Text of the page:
¶9. The record before us does not contain the following documents: Brumfield's 2017 sentencing order; the State's motion to revoke Brumfield's probation; or any order revoking Brumfield's probation.2 In his designation of the record on appeal, Brumfield requested to include documents pertaining to his 2017 convictions. The only document he requested that pertained to his present PCR motion was the circuit court's order denying his PCR motion. “The burden rests upon the appellant to see to it that the record contains all data essential to an understanding and presentation of matters relied upon for reversal on appeal.” Brown v. State, 54 So. 3d 882, 884 (¶10) (Miss. Ct. App. 2011) (quoting Shelton v. Kindred, 279 So. 2d 642, 644 (Miss. 1973)). “Our law presumes that the judgment of the trial court is correct, and the appellant has the burden of demonstrating some reversible error to this Court.” Sago v. State, 978 So. 2d 1285, 1287 (¶3) (Miss. Ct. App. 2008).

¶10. The record shows that Brumfield was arrested on July 3, 2019, for attempted murder and aggravated assault. The record also shows that at the time Brumfield filed his PCR motion, he was still being detained on those particular charges. Section 47-7-37(5)(b) states, “If the offender is not detained as a result of the warrant, the court shall cause the probationer to be brought before it within a reasonable time ․” Because Brumfield is currently in custody on charges unrelated to his probation violation, section 47-7-37(5)(b) allows the circuit court “a reasonable time” to hold Brumfield's revocation hearing.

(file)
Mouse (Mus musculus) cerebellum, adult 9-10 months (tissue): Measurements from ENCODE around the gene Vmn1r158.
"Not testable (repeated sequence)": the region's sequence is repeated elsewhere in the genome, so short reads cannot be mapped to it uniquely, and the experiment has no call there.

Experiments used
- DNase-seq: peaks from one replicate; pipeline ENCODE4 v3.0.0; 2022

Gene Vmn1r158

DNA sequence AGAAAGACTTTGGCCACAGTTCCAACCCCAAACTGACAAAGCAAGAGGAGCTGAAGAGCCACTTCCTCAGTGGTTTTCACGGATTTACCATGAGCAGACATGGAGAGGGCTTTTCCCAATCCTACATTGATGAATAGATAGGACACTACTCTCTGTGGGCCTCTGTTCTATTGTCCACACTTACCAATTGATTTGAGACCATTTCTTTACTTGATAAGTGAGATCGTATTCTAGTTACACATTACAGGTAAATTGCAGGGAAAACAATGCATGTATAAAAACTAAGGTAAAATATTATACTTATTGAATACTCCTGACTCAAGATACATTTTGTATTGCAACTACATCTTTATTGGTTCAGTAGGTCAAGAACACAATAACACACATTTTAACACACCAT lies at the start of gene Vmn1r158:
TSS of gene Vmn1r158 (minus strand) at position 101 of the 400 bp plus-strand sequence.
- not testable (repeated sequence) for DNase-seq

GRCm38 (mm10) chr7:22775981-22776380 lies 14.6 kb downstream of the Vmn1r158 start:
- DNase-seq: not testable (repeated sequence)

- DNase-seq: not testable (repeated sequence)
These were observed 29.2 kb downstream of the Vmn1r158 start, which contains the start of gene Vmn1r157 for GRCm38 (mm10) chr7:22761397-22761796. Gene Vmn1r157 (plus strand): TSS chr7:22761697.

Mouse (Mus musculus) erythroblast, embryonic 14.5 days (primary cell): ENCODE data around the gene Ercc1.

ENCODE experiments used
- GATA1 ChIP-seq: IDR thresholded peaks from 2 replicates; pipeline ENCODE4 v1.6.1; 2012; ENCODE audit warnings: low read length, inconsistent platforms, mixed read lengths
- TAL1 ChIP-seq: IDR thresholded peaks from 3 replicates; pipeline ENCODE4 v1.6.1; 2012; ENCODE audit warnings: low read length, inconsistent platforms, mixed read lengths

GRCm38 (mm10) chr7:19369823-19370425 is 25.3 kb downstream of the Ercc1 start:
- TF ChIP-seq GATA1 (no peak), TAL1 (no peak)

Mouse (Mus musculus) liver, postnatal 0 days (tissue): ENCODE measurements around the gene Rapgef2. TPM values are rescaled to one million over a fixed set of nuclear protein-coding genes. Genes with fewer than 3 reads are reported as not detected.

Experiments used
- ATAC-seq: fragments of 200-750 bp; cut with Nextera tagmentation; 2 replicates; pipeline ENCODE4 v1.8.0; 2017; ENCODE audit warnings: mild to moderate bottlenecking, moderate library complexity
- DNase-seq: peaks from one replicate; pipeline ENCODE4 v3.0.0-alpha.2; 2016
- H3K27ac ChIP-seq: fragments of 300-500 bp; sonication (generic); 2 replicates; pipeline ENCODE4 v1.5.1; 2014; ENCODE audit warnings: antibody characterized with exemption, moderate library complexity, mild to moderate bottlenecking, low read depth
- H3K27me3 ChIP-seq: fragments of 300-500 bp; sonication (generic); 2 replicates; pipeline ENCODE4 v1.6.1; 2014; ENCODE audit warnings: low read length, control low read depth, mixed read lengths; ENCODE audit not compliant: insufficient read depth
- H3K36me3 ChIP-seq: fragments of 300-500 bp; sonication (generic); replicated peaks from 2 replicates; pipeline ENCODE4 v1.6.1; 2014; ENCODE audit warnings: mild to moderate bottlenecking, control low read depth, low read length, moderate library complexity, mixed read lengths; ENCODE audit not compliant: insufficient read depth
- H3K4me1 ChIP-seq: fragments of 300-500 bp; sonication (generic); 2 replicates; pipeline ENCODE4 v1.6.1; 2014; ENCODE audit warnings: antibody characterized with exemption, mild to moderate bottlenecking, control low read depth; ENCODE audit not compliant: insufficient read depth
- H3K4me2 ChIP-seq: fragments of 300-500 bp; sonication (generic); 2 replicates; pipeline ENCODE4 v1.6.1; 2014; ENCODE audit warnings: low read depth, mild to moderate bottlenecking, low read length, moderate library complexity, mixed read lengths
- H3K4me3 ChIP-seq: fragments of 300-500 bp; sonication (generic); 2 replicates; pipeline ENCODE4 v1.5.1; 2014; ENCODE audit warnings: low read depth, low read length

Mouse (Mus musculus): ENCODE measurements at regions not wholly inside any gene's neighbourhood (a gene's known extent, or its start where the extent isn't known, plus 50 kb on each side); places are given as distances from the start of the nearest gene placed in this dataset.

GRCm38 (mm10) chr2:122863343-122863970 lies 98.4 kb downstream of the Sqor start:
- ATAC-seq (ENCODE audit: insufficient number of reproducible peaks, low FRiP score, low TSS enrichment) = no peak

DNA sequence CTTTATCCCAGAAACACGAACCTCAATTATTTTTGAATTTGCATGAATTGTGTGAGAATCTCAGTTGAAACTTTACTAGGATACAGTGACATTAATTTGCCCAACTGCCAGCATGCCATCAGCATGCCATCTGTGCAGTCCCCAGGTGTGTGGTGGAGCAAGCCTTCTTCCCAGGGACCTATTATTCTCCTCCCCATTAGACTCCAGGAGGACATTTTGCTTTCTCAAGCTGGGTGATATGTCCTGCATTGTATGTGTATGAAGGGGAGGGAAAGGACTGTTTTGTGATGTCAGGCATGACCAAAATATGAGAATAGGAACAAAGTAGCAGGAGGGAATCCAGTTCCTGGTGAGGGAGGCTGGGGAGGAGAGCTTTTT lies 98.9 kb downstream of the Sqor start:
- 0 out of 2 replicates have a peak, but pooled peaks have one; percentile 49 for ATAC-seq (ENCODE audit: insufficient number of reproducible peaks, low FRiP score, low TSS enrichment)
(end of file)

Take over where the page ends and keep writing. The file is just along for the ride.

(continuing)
¶11. Additionally, this Court has explained that seventy-two-hour and twenty-one-day time limits set forth in section 47-7-37(3) “are triggered by an arrest obtained pursuant to a warrant for alleged violation of probation.” Lewis v. State, 270 So. 3d 169, 172 (¶9) (Miss. Ct. App. 2018). In Lewis, this Court found that because the PCR movant was arrested on another charge, and “was not detained simply pending a decision on the revocation of his PRS[,]” then the time limits of section 47-7-37(3) “were not triggered.” Lewis, 270 So. 3d at 172 (¶9). For the same reason, we find that the time limits of section 47-7-37(3) were not triggered in the case before us.

¶12. Furthermore, section 47-7-37(10) provides that “[u]nless good cause for the delay is established in the record of the proceeding, the probation revocation charge shall be dismissed if the revocation hearing is not held within thirty (30) days of the warrant being issued.” (Emphasis added). We find that Brumfield's detention on separate charges, which is established in the record, constitutes good cause for the delay of his revocation hearing.

¶13. After our review of the record before us, we find no abuse of discretion in the circuit court's decision to deny Brumfield's PCR motion. See Hill v. State, 940 So. 2d 972, 974 (¶11) (Miss. Ct. App. 2006). We therefore affirm the order.



1.   After filing his motion, Brumfield also filed additional motions and letters, all of which the circuit judge considered to be part of his PCR motion.

2.   Brumfield attached several documents to his initial appellate brief and reply briefs that are not a part of the record. “[T]his Court may not act upon or consider matters which do not appear in the record and must confine itself to what actually does appear in the record.” Brown v. State, 54 So. 3d 882, 884 (¶10) (Miss. Ct. App. 2011). The documents that Brumfield attached to his briefs are not part of the appellate record; therefore they will not be considered by this Court.